Although the news earlier this week might have been dominated by Windows 10, Microsoft has also started releasing information on the next versions of Windows Server and System Center, as well as details on how Windows 10 can be managed using System Center Configuration Manager and Windows Intune.
A post appeared on Microsoft’s Server & Cloud blog to confirm that “Threshold” versions of Windows Server and System Center were on their way, keeping the Microsoft Cloud OS in lockstep with Windows 10. A few teasers were dropped, some of which had me giddy like a child getting a big present!
Editor’s Note: You can see the full list of features that we’ll likely see in the “Threshold” editions of Windows Server and System Center in that aforementioned blog post, but the highlights include live upgrades for Hyper-V clusters to the next Windows Server version, new networking components and a network controller role for Microsoft’s software-defined networking stack, improved remote desktop with better OpenCL and OpenGL support, new synchronous storage replication, and new identity and access management scenarios.
Up to now, upgrading a Hyper-V cluster has either required downtime, reduced high availability, or new infrastructure. With “Threshold”, we will be able to perform a rolling upgrade of a Hyper-V cluster with zero downtime. This is of huge importance in an era when service providers (internal or external) are expected to upgrade clusters more frequently.
The other subjects of interest are in relation to storage. Storage QoS is present in Windows Server 2012 R2 in a limited form, where one could have guessed that it would evolve with a newer version of Windows Server. Synchronous replication is a very big deal, and it could prove to offer some very interesting scenarios that might challenge costly third-party hardware and software solutions.
A technical preview of Windows Server & System Center are now available to download. I’m looking forward to upgrading my lab.
Microsoft referred to MDM in the earlier Windows 10 event. The MDM solution from Microsoft is Windows Intune, which was confirmed in a post by the System Center Configuration Manager (SCCM) and Intune Team. They also confirmed the plans for adding support to SCCM for Windows 10.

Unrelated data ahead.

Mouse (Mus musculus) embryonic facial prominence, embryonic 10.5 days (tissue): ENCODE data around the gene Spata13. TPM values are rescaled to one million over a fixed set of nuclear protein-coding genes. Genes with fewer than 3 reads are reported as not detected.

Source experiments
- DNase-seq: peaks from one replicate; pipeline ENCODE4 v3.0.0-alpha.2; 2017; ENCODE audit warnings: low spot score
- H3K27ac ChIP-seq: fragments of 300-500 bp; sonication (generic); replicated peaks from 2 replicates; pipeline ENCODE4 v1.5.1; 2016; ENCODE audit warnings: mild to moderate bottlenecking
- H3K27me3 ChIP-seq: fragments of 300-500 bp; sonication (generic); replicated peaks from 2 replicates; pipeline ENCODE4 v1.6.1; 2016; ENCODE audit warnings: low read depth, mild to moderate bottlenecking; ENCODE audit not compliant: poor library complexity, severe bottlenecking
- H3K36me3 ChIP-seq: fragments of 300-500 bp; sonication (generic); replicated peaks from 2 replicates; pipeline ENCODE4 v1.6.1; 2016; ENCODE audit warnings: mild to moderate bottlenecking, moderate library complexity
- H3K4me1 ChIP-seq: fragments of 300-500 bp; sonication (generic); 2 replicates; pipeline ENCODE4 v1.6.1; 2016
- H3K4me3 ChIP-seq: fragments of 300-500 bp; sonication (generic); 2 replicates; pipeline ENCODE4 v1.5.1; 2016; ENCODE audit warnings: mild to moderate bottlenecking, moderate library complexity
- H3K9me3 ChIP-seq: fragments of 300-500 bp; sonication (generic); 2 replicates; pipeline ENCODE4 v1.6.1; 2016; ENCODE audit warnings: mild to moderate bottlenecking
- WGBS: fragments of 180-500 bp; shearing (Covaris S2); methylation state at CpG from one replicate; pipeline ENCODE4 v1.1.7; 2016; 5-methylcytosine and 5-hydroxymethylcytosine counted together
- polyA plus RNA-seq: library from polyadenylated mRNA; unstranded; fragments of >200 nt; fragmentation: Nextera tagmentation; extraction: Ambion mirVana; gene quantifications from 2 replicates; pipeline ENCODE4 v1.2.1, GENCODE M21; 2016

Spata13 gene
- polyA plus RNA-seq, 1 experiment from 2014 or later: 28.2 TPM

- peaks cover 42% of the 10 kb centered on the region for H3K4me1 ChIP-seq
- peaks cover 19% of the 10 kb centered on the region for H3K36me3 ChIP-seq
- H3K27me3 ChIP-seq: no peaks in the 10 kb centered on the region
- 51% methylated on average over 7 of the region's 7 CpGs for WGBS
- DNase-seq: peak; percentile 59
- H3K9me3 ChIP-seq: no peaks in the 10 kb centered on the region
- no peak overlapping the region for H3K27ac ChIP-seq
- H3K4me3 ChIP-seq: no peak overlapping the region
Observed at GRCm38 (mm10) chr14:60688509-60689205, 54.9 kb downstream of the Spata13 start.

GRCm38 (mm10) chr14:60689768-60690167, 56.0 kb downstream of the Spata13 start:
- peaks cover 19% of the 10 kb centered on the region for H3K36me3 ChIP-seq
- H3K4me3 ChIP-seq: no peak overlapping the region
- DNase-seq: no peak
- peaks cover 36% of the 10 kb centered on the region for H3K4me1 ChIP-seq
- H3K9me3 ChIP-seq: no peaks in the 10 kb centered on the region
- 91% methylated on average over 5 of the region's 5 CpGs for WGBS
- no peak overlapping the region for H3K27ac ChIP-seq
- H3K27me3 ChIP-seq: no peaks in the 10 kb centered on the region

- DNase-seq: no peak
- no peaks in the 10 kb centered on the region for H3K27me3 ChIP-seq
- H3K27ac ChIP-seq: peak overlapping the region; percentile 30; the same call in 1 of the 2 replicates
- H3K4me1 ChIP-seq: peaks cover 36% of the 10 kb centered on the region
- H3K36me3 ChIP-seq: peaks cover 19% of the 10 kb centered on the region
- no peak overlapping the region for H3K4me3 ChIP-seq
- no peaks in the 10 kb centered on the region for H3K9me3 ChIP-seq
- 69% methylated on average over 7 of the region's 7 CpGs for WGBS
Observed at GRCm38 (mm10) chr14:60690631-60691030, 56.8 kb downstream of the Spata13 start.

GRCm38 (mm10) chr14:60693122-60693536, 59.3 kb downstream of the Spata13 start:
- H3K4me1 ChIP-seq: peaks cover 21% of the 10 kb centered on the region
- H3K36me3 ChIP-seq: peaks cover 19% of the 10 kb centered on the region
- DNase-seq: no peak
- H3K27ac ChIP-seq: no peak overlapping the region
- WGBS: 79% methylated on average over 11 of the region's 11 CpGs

Editor’s Note: The post linked above provides a detailed list of what Microsoft plans to include in the next version of System Center Configuration Manager and Windows Intune, but the highlights include Windows 10 support in the next version of System Center Configuration Manager, and an update to System Center 2012 R2 Configuration Manager or SP1 that adds Windows 10 support. Microsoft will also provide updates to System Center Configuration Manager 2007 (SP2, R2, and R3) and the Microsoft Deployment Toolkit (MDT) to add support for Windows 10 as well.
A preview of SCCM vNext will not be available until the next milestone release of Windows 10, which is the consumer preview that’s expected in early 2015. This makes sense, as Windows 10 is still in early stages of development and SCCM must be developed for this new OS.
The Windows Server and System Center post refers to a new way to keep Microsoft server software up to date:
We are also evolving how we ship our software and service our platform products to keep the software up-to-date. For our datacenter products, there is a duality in what customers want: in some scenarios customers tell us they favor stability and predictability while in other scenarios they want access to the latest and greatest technologies as fast as possible. We’ll have more specifics in the coming months, but you can expect us to deliver the best of both worlds: options for speed and agility, plus options for stability and durability.
The SCCM & Intune group confirmed that the next version of SCCM will:
… also support the evolving servicing model.
I really hope Microsoft gives us (SMEs and large enterprises alike) control over how OS updates are published.